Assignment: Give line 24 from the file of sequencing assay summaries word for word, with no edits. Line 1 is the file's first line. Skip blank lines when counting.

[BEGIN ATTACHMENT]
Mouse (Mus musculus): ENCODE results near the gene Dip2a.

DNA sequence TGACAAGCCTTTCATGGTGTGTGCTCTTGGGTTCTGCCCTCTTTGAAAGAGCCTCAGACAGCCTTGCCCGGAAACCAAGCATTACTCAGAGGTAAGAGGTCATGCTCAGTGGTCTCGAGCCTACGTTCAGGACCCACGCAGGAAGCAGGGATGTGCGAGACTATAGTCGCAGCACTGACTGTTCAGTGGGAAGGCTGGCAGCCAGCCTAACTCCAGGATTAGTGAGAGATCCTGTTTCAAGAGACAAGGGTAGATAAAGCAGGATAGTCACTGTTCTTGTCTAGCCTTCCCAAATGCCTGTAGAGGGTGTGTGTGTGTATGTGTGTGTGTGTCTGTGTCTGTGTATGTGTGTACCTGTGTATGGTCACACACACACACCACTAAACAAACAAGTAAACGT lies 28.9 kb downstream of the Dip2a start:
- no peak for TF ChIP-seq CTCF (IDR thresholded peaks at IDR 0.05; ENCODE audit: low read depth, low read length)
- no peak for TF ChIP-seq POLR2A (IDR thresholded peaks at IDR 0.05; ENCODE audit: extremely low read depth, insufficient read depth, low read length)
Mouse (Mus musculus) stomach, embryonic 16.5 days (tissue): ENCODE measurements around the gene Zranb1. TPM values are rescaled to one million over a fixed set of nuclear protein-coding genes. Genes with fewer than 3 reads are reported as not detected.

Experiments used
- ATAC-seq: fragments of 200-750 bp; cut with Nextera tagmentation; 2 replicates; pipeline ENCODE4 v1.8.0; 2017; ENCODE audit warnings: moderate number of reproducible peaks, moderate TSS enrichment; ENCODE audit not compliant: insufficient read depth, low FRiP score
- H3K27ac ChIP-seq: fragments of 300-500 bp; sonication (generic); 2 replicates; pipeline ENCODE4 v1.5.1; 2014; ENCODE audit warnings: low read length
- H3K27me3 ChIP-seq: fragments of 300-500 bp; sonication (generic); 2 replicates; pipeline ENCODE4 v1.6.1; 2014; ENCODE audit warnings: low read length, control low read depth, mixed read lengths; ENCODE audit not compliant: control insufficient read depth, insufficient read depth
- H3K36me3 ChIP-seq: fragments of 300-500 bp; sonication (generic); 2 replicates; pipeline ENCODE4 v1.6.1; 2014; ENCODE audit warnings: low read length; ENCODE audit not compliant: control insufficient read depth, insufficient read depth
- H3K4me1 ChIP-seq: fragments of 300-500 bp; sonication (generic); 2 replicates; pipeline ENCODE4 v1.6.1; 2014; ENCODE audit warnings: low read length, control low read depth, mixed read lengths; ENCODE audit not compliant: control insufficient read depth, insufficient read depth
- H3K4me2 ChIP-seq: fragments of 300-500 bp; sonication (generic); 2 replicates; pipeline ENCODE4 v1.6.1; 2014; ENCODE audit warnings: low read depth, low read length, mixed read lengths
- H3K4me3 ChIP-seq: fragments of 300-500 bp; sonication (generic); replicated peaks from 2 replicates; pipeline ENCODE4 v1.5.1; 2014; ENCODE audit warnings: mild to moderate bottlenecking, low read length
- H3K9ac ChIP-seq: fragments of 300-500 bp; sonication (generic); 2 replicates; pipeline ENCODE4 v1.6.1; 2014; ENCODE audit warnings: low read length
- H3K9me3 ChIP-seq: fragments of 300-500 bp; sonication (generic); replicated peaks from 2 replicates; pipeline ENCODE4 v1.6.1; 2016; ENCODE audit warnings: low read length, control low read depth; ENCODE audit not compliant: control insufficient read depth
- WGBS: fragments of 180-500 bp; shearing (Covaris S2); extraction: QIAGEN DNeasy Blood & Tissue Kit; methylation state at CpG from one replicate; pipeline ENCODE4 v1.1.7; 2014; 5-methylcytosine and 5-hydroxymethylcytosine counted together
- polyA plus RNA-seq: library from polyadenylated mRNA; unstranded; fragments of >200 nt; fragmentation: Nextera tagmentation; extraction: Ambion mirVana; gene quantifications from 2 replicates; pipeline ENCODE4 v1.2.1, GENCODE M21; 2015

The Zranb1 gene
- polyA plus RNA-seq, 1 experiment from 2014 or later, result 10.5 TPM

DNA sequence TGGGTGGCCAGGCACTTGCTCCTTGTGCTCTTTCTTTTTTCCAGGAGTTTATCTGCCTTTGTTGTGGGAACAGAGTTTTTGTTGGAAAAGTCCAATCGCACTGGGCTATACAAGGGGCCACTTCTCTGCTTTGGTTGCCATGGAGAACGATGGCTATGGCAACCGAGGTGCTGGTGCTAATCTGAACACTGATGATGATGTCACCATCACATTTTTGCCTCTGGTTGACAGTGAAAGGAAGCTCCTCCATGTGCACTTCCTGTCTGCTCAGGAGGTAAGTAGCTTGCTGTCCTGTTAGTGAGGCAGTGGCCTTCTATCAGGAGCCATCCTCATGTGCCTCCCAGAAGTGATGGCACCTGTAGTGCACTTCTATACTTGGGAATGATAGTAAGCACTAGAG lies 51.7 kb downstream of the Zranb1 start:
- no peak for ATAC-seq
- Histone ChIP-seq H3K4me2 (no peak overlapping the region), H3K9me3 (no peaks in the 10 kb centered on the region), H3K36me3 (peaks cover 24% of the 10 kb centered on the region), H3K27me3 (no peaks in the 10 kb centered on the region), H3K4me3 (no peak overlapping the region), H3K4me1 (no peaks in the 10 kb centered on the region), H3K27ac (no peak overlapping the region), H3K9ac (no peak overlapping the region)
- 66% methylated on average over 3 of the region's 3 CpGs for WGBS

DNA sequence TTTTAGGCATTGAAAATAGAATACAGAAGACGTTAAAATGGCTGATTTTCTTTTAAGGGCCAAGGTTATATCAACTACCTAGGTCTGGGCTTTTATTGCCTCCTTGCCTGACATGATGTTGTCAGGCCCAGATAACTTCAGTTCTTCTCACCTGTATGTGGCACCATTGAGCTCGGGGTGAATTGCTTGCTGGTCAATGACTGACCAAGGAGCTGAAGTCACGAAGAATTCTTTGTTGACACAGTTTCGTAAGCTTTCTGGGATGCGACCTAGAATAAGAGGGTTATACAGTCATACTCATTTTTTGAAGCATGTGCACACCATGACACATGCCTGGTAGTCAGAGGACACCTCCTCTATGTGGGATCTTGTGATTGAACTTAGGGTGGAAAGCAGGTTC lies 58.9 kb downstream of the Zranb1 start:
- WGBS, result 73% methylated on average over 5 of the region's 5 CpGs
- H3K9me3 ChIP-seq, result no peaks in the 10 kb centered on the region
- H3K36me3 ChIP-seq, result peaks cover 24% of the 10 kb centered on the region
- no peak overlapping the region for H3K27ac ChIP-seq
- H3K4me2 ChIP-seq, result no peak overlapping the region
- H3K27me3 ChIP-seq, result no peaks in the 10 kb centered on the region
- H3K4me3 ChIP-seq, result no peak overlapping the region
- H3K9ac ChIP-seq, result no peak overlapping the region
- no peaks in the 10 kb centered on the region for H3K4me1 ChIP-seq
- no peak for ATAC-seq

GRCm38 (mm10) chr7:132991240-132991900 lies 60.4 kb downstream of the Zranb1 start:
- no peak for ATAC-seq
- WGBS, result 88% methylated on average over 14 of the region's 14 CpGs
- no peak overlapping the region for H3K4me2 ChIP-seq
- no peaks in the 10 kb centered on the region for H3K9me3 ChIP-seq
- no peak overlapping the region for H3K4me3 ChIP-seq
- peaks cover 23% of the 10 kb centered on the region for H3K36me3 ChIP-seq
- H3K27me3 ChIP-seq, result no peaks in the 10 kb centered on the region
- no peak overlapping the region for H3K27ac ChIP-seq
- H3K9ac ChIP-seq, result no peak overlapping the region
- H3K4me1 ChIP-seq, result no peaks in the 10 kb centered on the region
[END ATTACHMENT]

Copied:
DNA sequence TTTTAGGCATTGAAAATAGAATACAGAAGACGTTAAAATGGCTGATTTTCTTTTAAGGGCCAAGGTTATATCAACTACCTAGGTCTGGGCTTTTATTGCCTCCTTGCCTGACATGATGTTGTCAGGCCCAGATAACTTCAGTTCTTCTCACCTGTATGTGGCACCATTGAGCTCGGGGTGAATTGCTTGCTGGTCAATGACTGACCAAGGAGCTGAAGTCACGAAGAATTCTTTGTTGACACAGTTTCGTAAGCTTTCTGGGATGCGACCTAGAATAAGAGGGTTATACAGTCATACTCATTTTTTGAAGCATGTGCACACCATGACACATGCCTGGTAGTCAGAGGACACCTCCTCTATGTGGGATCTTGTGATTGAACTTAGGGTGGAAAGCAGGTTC lies 58.9 kb downstream of the Zranb1 start: